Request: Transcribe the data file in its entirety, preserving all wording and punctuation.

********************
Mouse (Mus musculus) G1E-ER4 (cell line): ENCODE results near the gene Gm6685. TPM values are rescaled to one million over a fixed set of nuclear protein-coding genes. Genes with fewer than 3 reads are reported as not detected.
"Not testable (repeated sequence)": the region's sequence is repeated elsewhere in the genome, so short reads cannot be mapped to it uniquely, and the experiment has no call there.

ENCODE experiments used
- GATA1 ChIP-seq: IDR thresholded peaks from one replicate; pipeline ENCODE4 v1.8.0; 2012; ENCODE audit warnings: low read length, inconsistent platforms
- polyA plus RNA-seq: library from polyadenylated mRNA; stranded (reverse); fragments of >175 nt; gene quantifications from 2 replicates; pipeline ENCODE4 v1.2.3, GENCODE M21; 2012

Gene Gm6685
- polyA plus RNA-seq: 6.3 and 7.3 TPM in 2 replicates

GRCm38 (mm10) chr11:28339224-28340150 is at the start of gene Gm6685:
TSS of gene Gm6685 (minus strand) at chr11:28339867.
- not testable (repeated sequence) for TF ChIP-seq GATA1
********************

Mouse (Mus musculus) G1E-ER4 (cell line): ENCODE results near the gene Gm6685. TPM values are rescaled to one million over a fixed set of nuclear protein-coding genes. Genes with fewer than 3 reads are reported as not detected.
"Not testable (repeated sequence)": the region's sequence is repeated elsewhere in the genome, so short reads cannot be mapped to it uniquely, and the experiment has no call there.

ENCODE experiments used
- GATA1 ChIP-seq: IDR thresholded peaks from one replicate; pipeline ENCODE4 v1.8.0; 2012; ENCODE audit warnings: low read length, inconsistent platforms
- polyA plus RNA-seq: library from polyadenylated mRNA; stranded (reverse); fragments of >175 nt; gene quantifications from 2 replicates; pipeline ENCODE4 v1.2.3, GENCODE M21; 2012

Gene Gm6685
- polyA plus RNA-seq: 6.3 and 7.3 TPM in 2 replicates

GRCm38 (mm10) chr11:28339224-28340150 is at the start of gene Gm6685:
TSS of gene Gm6685 (minus strand) at chr11:28339867.
- not testable (repeated sequence) for TF ChIP-seq GATA1